Picture dictionaries or wordbooks need to be colorfully illustrated. For preschoolers, pictures can be worth a thousand words. And picture wordbooks are a great resource for early readers for their simplicity to read and to assimilate common words.
Here are five Spanish picture books that children can learn new vocabulary.
“Mi letras favoritas” by Margarita Robleda
Learning the Spanish alphabet is more fun when in poetic form. And this storybook presents new words with pictures and rich vocabulary. From A to Z, this word dictionary is an entertaining way to learn Spanish. This book is recommended for children ages 4 and up.
“Diccionario ilustrado” by Felicia Law and Paula Knight
Theme learning is a wonderful way to introduce new vocabulary to children. This picture dictionary presents common Spanish words in a thematic format. From animals to colors to toys, this book illustrates very simple concepts. It is a great learning tool for preschoolers learning Spanish. This book is adequate for children ages 4 and up.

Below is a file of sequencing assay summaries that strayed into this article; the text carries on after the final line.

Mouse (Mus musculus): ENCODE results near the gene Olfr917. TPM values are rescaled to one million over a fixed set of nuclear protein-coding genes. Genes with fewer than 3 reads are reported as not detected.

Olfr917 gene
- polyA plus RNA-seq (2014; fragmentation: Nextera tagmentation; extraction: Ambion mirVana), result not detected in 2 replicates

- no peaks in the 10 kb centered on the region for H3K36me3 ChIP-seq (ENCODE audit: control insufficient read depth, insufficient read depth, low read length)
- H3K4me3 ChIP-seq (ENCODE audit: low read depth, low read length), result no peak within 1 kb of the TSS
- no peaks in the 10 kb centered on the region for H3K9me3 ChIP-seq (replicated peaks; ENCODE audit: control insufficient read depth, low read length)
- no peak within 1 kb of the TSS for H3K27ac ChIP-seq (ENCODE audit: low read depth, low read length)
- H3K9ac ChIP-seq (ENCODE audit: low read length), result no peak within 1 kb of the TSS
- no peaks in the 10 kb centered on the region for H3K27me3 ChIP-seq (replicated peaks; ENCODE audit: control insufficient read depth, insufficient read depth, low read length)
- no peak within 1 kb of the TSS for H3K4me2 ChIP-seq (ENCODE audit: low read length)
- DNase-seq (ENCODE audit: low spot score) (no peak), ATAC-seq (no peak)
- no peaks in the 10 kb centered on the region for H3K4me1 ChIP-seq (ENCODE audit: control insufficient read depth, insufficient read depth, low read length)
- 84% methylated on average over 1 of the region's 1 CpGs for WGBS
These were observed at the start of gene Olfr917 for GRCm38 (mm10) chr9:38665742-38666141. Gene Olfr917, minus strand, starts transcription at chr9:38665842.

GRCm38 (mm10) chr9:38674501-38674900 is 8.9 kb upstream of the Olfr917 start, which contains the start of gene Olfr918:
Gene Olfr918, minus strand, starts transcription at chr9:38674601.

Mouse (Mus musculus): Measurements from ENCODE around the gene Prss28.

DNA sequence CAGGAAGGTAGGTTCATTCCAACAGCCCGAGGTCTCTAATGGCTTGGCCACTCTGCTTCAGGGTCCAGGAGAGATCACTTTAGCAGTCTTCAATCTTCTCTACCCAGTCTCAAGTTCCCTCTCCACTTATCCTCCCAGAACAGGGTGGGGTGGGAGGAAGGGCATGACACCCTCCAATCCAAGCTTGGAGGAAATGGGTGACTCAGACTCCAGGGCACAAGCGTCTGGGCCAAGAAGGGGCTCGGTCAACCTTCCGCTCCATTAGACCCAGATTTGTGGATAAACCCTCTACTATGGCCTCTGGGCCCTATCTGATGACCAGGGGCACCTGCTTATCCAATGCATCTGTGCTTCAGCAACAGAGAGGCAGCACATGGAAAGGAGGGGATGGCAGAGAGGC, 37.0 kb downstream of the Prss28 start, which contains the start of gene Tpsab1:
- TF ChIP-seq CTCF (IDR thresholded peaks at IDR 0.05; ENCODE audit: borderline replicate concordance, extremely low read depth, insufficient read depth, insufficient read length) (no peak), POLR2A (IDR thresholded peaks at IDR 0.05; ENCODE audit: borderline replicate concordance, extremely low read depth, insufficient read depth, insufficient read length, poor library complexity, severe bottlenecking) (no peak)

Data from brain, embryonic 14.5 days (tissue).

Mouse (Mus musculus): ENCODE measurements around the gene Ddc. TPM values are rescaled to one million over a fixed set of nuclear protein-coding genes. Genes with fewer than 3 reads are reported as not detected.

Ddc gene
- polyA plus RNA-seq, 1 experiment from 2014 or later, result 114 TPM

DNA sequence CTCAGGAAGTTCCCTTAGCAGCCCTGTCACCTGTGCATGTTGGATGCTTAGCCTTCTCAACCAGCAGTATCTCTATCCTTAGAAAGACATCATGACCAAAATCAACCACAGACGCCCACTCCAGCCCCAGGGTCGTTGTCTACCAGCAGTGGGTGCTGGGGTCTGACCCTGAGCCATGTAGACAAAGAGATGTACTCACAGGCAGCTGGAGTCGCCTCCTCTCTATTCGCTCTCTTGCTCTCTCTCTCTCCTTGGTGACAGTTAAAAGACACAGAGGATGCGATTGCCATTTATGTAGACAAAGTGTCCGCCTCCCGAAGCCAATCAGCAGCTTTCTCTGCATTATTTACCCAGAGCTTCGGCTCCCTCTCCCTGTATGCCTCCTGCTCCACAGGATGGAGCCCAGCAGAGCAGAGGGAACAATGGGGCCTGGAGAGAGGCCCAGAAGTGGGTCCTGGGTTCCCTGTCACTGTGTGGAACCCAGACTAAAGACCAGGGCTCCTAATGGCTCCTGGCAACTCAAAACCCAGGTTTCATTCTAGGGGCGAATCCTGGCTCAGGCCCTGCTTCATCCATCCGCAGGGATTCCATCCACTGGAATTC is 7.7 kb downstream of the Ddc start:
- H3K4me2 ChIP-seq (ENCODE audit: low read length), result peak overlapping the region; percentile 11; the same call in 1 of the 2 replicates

“Los Deportes y Los Juegos” by Mary Berendes
Children adore playing games and sports. So in this picture book, common sports like basketball, soccer, or tennis are introduced. In learning Spanish words, this book associates items and words. More importantly, these words are shown in Spanish and English. It also includes additional resources. This workbook is appropriate for children ages 4 and up.
“La Escuela” by Mary Berendes
What’s a typical day in school? This picture book shows, with its illustrations and simple vocabulary, a common school day. From riding the bus to playing on the playground to art class, this book depicts how busy school can be. It also includes additional resources. This workbook is adequate for children ages 4 and up.
“Las Acciones” by Mary Berendes
How to explain verbs to children can be a challenge. But they are merely actions. In this picture book, several scenes are presented. In each, 6 to 9 actions are depicted along with words in Spanish and English. This is a great way to associate the subject with a verb. This workbook is appropriate for children ages 4 and up.
Find these great books at your local library, bookstore or Amazon: Children Books. And read them with your kids. Add them to your home library today.